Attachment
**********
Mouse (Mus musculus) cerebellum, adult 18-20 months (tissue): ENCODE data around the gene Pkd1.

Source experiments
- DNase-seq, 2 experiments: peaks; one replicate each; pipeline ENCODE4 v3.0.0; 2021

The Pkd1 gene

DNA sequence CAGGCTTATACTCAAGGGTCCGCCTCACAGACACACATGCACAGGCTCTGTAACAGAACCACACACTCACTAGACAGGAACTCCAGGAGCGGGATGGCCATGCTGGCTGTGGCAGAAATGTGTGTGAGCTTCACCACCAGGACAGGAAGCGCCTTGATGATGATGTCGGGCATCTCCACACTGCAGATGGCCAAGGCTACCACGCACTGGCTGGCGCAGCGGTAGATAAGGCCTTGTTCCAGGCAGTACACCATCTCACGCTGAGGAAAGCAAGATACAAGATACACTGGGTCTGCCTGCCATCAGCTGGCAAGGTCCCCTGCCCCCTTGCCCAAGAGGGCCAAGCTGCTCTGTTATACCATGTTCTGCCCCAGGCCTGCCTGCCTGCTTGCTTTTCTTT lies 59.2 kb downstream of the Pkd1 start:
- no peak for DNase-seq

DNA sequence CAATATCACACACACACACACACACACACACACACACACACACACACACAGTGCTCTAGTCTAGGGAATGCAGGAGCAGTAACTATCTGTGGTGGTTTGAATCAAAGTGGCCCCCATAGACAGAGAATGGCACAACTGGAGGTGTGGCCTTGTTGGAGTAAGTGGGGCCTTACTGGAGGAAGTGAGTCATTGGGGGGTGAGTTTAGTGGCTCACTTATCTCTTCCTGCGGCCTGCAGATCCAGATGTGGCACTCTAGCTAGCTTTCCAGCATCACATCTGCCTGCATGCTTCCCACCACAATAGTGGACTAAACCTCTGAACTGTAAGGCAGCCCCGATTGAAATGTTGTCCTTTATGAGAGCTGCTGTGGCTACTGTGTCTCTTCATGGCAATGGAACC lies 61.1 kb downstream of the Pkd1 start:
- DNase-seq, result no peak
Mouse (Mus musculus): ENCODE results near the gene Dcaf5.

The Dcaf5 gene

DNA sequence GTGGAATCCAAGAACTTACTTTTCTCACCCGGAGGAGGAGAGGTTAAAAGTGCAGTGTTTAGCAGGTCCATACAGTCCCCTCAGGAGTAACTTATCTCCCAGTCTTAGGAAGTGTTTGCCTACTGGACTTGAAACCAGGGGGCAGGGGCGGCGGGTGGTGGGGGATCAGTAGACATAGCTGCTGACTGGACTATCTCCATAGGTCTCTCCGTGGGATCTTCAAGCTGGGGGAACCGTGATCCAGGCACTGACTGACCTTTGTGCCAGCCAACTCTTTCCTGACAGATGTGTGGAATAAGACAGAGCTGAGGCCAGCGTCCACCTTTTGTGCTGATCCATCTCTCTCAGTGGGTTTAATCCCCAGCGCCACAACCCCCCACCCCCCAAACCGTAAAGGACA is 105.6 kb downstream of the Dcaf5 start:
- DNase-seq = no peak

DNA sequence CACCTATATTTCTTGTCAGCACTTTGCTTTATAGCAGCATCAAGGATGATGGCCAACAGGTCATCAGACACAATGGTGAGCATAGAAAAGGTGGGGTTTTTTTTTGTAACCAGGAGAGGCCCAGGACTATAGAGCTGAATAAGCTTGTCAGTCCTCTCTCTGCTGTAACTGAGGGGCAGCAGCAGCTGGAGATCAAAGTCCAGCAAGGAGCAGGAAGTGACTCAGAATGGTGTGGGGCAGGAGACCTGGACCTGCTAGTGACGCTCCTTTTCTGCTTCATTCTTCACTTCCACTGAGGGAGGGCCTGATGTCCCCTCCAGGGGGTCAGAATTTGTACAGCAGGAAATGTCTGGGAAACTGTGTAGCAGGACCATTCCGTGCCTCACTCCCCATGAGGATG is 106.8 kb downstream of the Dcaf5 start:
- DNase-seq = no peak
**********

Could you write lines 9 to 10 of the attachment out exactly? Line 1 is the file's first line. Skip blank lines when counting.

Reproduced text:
Mouse (Mus musculus): ENCODE results near the gene Dcaf5.

The Dcaf5 gene